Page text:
Ah, 1964’s Per Un Pugno Di Dollari, better known as A Fistful of Dollars. I’ve never seen it until now, but I always felt as if I had since it’s pretty notorious. If Stagecoach is the Bela Lugosi of westerns, A Fistful of Dollars is Christopher Lee with a generous dash of Kung Fu. Or something like that. It’s commonly credited as the first spaghetti western even though it’s more like the third or fourth, but it’s one that people remember.
The movie opens like a James Bond film, with animated figures, descant-driven, monosyllabic music, and rapid-fire credits. Then we see the Stranger (Clint Eastwood), our mysterious, “Don’t Fence Me In” American (although some people call him Joe) stop to drink at a well just in time to see local tough, Chico (Mario Brega), beat up on a small boy, Jesus (Nino del Arco) who’s trying to sneak into what appears to be a brothel. A beautiful woman, Marisol (Marianne Koch) stares out the window forlornly but doesn’t come out of the house. The little boy runs to a man, Julio (Daniel Martin) in the house next door, but Chico beats Julio up. Julio and Jesus limp inside like beaten dogs.
The Stranger rides into town to find it looking rather ghostly, and three toughs basically shoot The Stranger’s horse right out from under him. The only friendly face is Silvanito (José Calvo), a local innkeeper who’s a wealth of information about the town. The townspeople have stopped living because there’s a feud going on between Ramón Rojo’s gang and the Baxters, the head of which, John (Wolfgang Lukschy) is sort of the town sheriff. No one works except Peripero (Joe Edger), the local coffinmaker. Marisol is basically Ramón’s concubine because Ramón cheated her husband, Julio (Daniel Martin) at cards.
The Baxters are no better because they’re smugglers from Texas who also run in a gang and bully townspeople. The only decent one in the family is Consuelo (Margarita Lozano), John Baxter’s wife. The Stranger isn’t impressed with the Baxter males.
After a hearty meal in Silvanito’s saloon, Stranger goes outside and confronts the three Baxter toughs, shooting all of them in quick succession. John Baxter comes out of his house and flashes his badge, but his blah-blah-blah-I’m-sheriff grandstanding just says he doesn’t know what the heck he’s doing. The Sranger is unimpressed and tells Baxter to bury his three men.
Things are tense, but there’s no all-out war until the Rojos kill a company of Mexican troops. Then the Stranger trolls both factions by telling them two Mexican troops survived and are in the cemetery. Everyone rushes to the cemetery to shoot at what are actually two dead soldiers the Stranger propped up on a tombstone.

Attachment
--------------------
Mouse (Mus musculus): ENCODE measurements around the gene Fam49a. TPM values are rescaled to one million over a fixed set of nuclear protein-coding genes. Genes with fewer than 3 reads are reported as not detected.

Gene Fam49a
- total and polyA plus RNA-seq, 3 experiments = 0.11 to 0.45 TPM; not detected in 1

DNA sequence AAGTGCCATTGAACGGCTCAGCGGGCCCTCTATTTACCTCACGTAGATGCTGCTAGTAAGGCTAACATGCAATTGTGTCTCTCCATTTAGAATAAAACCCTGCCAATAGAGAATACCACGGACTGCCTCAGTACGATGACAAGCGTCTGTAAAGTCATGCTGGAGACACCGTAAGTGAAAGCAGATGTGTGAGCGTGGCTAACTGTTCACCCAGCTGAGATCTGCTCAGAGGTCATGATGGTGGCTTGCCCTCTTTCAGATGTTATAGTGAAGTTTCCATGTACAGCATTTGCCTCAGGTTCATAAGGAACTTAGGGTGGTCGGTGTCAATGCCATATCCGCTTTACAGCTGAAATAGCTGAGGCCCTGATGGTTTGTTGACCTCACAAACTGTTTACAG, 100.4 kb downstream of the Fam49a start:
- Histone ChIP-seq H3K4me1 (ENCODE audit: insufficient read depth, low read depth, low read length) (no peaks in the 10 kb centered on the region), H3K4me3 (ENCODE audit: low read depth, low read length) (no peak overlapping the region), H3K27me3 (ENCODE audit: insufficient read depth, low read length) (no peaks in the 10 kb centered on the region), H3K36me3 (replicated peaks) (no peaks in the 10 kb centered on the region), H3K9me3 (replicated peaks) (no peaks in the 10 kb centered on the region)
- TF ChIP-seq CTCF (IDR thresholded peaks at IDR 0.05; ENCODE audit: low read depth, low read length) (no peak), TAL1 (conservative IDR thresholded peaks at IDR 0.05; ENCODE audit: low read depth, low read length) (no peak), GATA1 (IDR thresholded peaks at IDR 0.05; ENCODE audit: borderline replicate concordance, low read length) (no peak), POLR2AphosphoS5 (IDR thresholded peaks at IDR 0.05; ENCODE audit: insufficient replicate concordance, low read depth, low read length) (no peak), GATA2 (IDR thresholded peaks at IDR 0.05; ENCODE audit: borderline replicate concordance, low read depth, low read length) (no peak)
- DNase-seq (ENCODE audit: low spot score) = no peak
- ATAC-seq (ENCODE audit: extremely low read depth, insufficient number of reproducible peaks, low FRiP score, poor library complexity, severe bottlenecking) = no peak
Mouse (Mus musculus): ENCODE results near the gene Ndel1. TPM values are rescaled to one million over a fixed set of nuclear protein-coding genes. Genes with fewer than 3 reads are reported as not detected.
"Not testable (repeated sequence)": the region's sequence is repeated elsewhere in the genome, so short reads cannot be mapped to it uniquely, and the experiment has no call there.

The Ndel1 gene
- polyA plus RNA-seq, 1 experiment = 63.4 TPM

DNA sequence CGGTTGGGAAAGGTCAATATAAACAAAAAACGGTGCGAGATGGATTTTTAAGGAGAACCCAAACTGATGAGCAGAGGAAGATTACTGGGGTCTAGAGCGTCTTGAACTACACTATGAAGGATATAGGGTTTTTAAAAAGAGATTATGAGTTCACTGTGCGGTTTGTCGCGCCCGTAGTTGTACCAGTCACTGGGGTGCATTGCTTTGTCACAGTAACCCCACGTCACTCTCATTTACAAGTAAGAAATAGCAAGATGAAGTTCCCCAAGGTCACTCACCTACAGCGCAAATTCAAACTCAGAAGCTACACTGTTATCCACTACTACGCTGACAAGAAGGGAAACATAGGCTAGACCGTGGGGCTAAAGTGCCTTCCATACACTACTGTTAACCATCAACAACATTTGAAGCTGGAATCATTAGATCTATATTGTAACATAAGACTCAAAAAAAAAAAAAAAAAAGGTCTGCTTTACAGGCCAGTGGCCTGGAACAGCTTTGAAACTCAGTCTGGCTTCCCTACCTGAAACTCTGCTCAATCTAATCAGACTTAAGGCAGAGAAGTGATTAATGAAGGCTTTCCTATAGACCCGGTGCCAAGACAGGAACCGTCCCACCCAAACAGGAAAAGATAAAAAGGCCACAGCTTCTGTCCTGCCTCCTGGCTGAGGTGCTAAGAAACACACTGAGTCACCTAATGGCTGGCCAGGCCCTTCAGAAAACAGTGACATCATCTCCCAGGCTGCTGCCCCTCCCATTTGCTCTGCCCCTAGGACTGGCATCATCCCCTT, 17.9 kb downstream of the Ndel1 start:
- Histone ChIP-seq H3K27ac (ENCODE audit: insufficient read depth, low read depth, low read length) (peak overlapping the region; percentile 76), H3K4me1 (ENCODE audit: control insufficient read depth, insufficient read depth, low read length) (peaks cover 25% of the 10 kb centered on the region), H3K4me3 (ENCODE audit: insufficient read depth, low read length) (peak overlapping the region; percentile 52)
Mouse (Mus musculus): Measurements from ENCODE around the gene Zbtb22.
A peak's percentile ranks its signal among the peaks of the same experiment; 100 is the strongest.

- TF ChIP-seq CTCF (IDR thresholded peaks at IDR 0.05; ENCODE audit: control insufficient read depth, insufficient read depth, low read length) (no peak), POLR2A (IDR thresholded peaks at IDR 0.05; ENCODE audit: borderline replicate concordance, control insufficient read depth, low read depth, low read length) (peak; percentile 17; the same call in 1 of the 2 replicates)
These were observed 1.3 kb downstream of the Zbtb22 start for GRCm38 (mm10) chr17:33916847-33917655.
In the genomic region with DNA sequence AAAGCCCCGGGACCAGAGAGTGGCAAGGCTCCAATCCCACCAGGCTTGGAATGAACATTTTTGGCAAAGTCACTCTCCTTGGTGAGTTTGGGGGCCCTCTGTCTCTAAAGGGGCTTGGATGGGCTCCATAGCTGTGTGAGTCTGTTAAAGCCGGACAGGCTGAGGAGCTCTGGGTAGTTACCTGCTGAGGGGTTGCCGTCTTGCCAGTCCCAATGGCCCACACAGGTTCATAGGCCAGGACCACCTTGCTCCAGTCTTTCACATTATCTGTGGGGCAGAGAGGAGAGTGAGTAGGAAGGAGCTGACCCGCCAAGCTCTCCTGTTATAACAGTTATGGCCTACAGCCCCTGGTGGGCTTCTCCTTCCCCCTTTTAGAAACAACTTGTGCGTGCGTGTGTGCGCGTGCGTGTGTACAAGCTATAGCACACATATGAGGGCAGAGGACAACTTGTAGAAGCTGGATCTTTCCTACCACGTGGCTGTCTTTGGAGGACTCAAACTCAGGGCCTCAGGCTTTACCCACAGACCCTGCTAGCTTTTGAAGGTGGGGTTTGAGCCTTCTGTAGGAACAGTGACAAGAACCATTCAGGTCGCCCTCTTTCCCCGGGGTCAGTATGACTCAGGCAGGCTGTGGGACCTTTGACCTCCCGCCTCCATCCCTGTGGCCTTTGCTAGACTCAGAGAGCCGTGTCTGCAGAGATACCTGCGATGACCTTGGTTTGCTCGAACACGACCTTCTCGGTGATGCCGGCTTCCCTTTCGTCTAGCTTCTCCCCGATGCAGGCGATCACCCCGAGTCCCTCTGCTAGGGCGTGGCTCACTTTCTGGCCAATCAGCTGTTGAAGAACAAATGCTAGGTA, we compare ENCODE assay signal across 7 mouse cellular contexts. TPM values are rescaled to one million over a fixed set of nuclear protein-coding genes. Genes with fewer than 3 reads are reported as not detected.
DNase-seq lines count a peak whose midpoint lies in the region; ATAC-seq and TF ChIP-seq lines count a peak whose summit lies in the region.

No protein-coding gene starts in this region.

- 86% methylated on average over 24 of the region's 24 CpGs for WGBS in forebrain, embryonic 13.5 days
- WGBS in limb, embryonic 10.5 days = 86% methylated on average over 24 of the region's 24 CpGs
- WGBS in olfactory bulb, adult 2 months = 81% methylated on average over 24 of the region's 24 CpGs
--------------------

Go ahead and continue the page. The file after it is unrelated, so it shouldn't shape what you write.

The Stranger figures the best way to take out the Rojos is to work for Ramón. Silvanito isn’t too happy, but there’s no stopping the Stranger, and he comes around pretty quickly when the Stranger rescues Marisol and returns her to Julio, telling all three of them to get across the border to America. He gives Marisol a wad of money Consuelo gave him and sends them on their way.
Needless to say, Ramón’s thugs aren’t too happy. They capture the Stranger and beat him up, but the Stranger’s got some tricks up his sleeve. He’s almost like MacGyver that way except that he’s a crack shot with firearms. Like any good western, there’s a showdown, the particulars of which I was expecting because I’ve seen the Back To the Future trilogy more times than I can count. And of course there’s comeuppance galore.
I had certain other expectations of this movie too. I expected lots of grit and shots fired. I expected obvious ADR because there’s no way to make Italian lip movements look like spoken English or Spanish. I expected Clint Eastwood to look all cool and inscrutable.
What I didn’t expect was the humor. Dollars is most often associated with Clint Eastwood staring down the camera, but the movie as a whole has quite a few light moments. Like when the saloon keeper tells the Stranger that no one really works in the town, right before he opens a window to reveal the cheerful Piripero hammering away. Or the suit of armor used for target practice at the Rojo estate–someone shoots a heart-shaped line of bullets in it. Or the cemetery scene, which is actually pretty funny.
When the movie brings the grit, it brings the grit. The Stranger looks honestly beaten up by Ramón’s men and it’s a bit hard to watch, especially when Chico grinds his heel into the Stranger’s hand. Nice fella, that Chico. There’s blood all over the movie, although it’s not as overt as it could be, at least by today’s standards.
I also liked that the story is told in looks. While it can seem clunky because it feels like every time something happens the film cuts to someone staring, it gets a lot across without a lot of dialogue. Apparently closeups of faces was director Sergio Leone’s trademark, but I have to wonder if it was additionally used here because of the language barrier between Eastwood and the rest of the company.
Speaking of Clint Eastwood, his performance as the Stranger was career-making. He’s the epitome of cool but he’s not untouchable, and while he’s not exactly a cuddly fellow, you know where he stands. He strikes an interesting balance between being in things for money but not being a greedy mercenary. It’s worth hanging in there just to see what he’ll do next.
There’s a reason A Fistful of Dollars is an iconic film. It tells an epic story about an unforgettable character in a simple way and it made Clint Eastwood a star. It might not be the first spaghetti western, but it made the genre.
For more Legends of Western Cinema, please see Heidi at Along the Brandywine, Rachel at Hamlette’s Soliloquy, and Olivia at Meanwhile, In Rivendell… Thanks for hosting this, ladies–it was great! Thanks for reading, all, and see you on Thursday with another review…
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